Real Madrid’s Eden Hazard, can’t think about a better goal than what Zidane produced at Hampden Park that night :
“Best goal of all time? Zidane’s volley against Bayer Leverkusen,” he told the club’s website.
8. Dennis Bergkamp’s Pirouette
Next up we go to Dennis Bergkamp and his incredible goal for Arsenal against Newcastle, travelling back in time to 2002. Newcastle were title challengers, but Arsenal’s 2-0 win knocked the stuffing out of them. Bobby Robson’s group stuttered to the completing line dropping to fourth. The following weekend the sides met once more inside the FA Cup quarter-final and in spite of finishing 1-1, Arsenal gained the replay 3-0 at Highbury while Bergkamp scored once more. The league goal was the catalyst for a bulldozing stop to the season and ensured each Tony Adams and Lee Dixon signed off with a double.
7. Roberto Carlos
An unforgettable moment that sticks to mind even today, is none other than Roberto Carlos’ infamous banana free-kick, undeniably one of the greatest set-pieces ever taken. We doubt whether anybody can forget that extraordinary football goal.
Brazil had been facing Les Bleus in the establishing match and albeit the opposition billed as a series of friendlies, Roberto Carlos unbelievably did make the ball circulate in moves as if it were not possible.
6. Andros Townsend
Now, we’re moving you ahead with Puskas’ winner Andros Townsend, who scored yet another contender for goal of the season for Crystal Palace, which left enthusiasts and pundits alike in utter surprise. Scoring one of the goals of the season, letting fly from 30 yards and locating the top corner, the English winger scored a spectacular strike towards Burnley at the start of the month prior to this thunderbolt.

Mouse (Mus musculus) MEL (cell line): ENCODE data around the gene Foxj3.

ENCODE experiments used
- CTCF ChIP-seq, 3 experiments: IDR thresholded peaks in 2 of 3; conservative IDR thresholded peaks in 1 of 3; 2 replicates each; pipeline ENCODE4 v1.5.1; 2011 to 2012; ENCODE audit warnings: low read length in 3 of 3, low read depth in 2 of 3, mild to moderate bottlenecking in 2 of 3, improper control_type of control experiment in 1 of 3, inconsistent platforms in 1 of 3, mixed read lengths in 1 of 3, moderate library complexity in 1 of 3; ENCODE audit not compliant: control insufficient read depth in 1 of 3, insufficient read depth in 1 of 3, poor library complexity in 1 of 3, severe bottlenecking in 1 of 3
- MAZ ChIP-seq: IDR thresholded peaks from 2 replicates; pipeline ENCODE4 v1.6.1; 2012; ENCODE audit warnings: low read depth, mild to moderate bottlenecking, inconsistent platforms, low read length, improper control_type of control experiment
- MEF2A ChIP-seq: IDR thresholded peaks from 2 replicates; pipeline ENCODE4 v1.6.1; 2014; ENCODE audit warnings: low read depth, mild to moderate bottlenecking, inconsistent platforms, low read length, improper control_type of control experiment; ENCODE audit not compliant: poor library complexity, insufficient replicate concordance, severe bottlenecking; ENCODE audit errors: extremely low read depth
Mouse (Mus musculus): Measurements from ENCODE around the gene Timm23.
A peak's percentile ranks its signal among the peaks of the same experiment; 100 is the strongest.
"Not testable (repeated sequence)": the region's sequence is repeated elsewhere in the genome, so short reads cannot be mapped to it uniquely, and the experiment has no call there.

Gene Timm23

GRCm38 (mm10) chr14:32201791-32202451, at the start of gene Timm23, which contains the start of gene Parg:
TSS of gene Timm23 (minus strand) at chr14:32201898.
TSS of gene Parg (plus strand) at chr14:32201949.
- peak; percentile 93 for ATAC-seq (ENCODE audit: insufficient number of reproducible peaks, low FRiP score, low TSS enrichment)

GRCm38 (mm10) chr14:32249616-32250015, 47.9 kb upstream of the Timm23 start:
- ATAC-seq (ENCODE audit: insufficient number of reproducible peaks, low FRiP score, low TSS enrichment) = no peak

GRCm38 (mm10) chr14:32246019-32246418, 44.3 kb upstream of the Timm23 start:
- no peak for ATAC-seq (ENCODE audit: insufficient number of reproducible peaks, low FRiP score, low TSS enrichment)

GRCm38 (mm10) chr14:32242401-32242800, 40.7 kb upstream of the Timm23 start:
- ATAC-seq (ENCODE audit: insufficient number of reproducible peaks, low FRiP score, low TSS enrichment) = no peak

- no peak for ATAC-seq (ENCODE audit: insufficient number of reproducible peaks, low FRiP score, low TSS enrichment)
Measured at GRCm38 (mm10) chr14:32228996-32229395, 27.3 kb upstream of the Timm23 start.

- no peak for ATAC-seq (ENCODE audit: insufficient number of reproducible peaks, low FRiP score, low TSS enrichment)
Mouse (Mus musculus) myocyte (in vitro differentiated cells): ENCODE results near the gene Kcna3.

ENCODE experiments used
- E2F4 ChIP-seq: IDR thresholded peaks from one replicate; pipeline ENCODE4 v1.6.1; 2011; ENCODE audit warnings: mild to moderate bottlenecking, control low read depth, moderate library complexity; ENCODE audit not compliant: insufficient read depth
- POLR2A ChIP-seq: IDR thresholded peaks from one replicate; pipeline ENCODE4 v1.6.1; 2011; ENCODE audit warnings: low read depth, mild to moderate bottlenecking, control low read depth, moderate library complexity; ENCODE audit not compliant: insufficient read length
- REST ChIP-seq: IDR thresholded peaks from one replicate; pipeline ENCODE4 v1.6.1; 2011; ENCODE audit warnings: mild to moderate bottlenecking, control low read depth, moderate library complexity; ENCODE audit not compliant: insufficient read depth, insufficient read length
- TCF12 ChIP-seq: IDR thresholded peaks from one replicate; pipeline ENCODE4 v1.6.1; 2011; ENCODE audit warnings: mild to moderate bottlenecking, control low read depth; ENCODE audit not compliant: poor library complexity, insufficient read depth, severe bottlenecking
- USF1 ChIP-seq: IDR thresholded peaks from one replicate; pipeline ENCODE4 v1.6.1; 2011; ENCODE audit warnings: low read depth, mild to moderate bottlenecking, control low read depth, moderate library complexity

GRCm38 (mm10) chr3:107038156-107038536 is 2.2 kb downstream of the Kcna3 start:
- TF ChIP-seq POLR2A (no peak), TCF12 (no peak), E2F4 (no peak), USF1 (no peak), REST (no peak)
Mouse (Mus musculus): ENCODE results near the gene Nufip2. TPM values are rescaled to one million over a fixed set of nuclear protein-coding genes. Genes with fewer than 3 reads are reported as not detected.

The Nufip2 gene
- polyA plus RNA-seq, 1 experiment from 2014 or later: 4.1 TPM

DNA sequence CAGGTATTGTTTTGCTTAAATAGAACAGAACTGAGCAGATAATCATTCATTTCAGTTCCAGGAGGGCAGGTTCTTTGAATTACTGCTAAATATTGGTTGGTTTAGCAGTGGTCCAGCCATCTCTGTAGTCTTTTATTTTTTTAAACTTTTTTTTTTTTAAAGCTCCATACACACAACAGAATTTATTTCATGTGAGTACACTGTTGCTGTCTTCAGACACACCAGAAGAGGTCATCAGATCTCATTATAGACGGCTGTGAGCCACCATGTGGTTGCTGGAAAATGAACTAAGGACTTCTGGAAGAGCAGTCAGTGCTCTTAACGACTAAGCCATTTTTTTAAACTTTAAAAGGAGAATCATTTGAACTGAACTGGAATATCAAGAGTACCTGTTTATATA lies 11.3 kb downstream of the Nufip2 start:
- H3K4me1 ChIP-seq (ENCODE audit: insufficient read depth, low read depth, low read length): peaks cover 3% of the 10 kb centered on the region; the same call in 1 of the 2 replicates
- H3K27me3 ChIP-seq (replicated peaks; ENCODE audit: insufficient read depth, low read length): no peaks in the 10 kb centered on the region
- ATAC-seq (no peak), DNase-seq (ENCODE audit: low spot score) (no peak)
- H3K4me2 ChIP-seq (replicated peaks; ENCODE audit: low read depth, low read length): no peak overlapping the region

Man City failed to clear a Palace free-kick and the ball fell to Townsend 30 yards out. Without a leap, he unleashed an undoubtedly sensational volley flying into the top corner, giving Ederson simply no chance. Townsend’s volley was also awarded the 2018/19 Premier League Goal of the Season.
5. Marco Van Basten
Netherlands striker Marco van Basten was one of the most promising talents in the game, this was highlighted during the 1988 UEFA European Championship. Some of his accolades during the tournament included a hat-trick against England, a semi-final winner as opposed to West Germany and a remarkable volley from an acute angle to peer off the Soviet Union within the final. Not too bad for a man who had an ankle injury during his debut season at AC Milan and opened the match versus the USSR via the bench.
Marco van Basten expressed:
“That was the moment where we could say it is 2-0, we can win this game. But the excitement about the goal, I did not really understand it and what I did. You can also see that in my reaction. I am asking, what is happening?”